JAY: Can I just say that it took a civil war.
JOHNSTON: Yes. Well, that’s the six hundred and some thousand people who died. But we did get rid of it.
When the movement to stop child labor came along 120 years ago, there were ministers, the Jerry Falwells and Pat Robertsons of the day, who went around saying, those who want child labor laws are the agents of the devil, for it is God’s plan that these children should be working in these factories. There is no evil that I can’t find you somewhere a supposedly religious person will support. We got child labor laws. We didn’t have any violence over that. We had the Triangle Shirtwaist factory, where these hundred young women leaped to their deaths after they were locked in by their employer—who, by the way, continued after that to do the same thing. We got workers compensation laws. Women got back the right to vote in this country. We got environmental laws signed by a Republican president, Richard Nixon. We can fix any problem we have. If you don’t believe that, then you don’t believe in the Constitution, which sets forth the six noble purposes of this country.
The problem is we have to decide we’re going to fix it. The people who wanted to get rid of slavery, they were willing to go to war—and ultimately did—over it. The people who fought for unions, who sat down in the Flint, Michigan, plant, knew and were told General Motors may machine-gun you the way the Rockefellers machine-gunned women and children in Colorado in—I think it was 1905. They took that risk. We can fix this problem of the government creating this oligarchical class that is not accountable, that is trying to get us to pay for all the public services that make them rich, but we have to choose to do it. We have to wake up. We have to say, everybody should vote. Nobody should stand in line for more than a couple of minutes to vote. We should not have gerrymandered districts where you put everybody who’s black or everybody who’s a union member in a district so that you concentrate their voting power and dilute the Congress. And remember, the current Congress is controlled by the Republicans, and yet the Democrats got—I think it was 1.4 million more votes than the Republicans. We have to be citizens.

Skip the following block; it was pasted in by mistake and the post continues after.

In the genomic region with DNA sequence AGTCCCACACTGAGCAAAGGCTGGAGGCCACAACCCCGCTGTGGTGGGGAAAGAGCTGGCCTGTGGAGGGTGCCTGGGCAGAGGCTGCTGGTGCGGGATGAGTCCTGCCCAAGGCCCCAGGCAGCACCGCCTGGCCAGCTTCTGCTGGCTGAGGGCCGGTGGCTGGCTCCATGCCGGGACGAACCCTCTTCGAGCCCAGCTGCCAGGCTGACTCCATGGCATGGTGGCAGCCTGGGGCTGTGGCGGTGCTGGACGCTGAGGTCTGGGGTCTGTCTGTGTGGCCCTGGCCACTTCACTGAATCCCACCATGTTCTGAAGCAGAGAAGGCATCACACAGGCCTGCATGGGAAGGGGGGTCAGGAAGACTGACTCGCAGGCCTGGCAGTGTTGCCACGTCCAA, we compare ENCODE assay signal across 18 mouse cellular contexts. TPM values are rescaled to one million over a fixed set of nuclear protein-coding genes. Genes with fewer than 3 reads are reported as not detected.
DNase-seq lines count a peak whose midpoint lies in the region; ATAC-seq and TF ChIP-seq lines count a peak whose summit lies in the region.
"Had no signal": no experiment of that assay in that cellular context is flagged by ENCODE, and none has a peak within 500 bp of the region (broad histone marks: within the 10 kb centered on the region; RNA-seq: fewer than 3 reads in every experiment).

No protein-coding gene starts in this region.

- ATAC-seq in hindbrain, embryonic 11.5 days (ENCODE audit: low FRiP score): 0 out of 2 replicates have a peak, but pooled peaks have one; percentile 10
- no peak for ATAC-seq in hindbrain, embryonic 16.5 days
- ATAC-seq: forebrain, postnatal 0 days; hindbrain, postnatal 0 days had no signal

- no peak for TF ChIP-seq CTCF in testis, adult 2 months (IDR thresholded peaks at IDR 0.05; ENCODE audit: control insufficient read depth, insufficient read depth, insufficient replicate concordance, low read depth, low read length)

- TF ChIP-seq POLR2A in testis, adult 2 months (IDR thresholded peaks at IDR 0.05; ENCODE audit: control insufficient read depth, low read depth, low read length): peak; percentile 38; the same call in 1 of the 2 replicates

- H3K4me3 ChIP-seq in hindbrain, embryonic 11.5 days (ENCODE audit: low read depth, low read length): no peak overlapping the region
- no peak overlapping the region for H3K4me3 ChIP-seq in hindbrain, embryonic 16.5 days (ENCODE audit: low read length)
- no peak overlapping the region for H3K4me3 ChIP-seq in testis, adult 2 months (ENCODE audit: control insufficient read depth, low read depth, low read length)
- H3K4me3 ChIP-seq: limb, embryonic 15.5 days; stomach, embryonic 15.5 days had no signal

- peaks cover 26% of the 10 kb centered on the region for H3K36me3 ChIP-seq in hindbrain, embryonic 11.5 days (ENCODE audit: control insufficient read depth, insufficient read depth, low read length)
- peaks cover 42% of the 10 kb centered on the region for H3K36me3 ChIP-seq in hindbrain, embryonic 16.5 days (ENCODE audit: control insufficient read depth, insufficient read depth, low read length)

And if we don’t want to be citizens, I can tell you where we’re going to go. You’re going to be worse and worse off economically unless you are in the servant class to the rich—doctors, lawyers, accountants, managers of enterprises. Your children are going to be worse off. Your public health is going to deteriorate. But the really wealthy are going to do just great, because you’re going to be subsidizing them.
JAY: I’m assuming one mostly can do this through electoral means.
JOHNSTON: Oh. Yeah.
JAY: No, let me finish my sentence. But don’t you have to change how things are owned? If you have a handful of billionaires owning the commanding heights of the economy and a politics now dominated by their money, you have to get to where the power is. The power comes from that ownership. As we talked before about how estate taxes are virtually nonexistent, you’re talking now generation after generation of billionaires who essentially control political life.